Wife of Rev. Jesse Jackson now ‘a true proponent’ of vaccination as they recover from Covid-19, by Sun-Times’ Madeline Kenney.

FIRST IN PLAYBOOK: Democrats in Washington and Chicago remain divided on whether former Mayor Rahm Emanuel should be confirmed as ambassador to Japan. Though ultimately, it could be Republicans who have the last say.

Five progressive Chicago aldermen sent a letter to Sens. Dick Durbin and Tammy Duckworth, urging them to vote against Emanuel’s confirmation, citing his “participation in the coverup of Laquan McDonald.” The letter was signed by Alds Jeanette Taylor (20th), Byron Sigcho-Lopez (25th), Rossana Rodriguez-Sanchez (33rd), Carlos Ramirez-Rosa (35th) and Andre Vasquez (40th).

Meanwhile, members of the council’s Black Caucus are urging confirmation. In a statement to Playbook, Ald. Jason Ervin (28th), chairman of the caucus, said Emanuel “was committed to every community in Chicago. He created the Neighborhood Opportunity Fund that leveraged downtown growth to make direct investments in commercial corridors across the city’s South, West and Southwest side neighborhoods. Entrepreneurs of color make up about 75 percent of the recipients.” The letter is also signed by Alds. Howard Brookins Jr. (21st), Michelle Harris (8th) and Emma Mitts (37th).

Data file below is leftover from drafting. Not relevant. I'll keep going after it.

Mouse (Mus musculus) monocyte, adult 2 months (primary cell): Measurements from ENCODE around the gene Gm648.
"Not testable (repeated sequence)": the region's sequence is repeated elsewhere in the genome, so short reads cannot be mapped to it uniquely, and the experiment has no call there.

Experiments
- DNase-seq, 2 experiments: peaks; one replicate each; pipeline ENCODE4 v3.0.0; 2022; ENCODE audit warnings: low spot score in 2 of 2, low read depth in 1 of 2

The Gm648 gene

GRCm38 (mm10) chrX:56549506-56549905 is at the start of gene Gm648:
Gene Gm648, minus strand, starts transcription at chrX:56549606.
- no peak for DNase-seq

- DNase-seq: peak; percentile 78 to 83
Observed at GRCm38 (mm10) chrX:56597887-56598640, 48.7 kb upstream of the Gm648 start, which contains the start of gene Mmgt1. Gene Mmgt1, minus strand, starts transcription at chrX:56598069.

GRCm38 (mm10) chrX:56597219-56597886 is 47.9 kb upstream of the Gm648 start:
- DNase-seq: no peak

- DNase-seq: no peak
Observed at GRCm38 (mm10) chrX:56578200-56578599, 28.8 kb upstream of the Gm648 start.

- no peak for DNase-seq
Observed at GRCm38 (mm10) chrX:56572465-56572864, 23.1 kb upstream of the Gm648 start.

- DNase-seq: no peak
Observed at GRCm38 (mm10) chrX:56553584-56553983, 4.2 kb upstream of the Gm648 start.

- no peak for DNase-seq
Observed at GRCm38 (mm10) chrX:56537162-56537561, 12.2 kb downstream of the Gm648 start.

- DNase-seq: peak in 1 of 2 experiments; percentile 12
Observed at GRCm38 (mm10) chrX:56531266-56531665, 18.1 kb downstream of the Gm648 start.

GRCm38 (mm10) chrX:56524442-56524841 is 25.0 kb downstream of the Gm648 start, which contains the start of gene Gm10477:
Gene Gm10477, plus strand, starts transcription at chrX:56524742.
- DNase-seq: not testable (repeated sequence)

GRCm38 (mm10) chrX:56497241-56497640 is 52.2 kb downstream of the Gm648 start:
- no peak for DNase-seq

Durbin and Duckworth have publicly said they’ll endorse Emanuel, though other Democrats have been silent.

It may not matter, though. Republicans will ultimately clinch the vote for Emanuel, according to the Washington Post.

Sens. Lindsey O. Graham (R-S.C.), Roy Blunt (R-Mo.), and Susan Collins (R-Maine), say they plan to endorse Emanuel. “In a 50-50 Senate, it doesn’t take a lot of Republicans to get this job done,” Blunt told the Post.

ANNOUNCEMENT VIDEO: Kari Steele, president of the Metropolitan Water Reclamation District, is making it official today: She’s throwing her hat in the ring to run for Cook County assessor against fellow Democrat and incumbent Fritz Kaegi.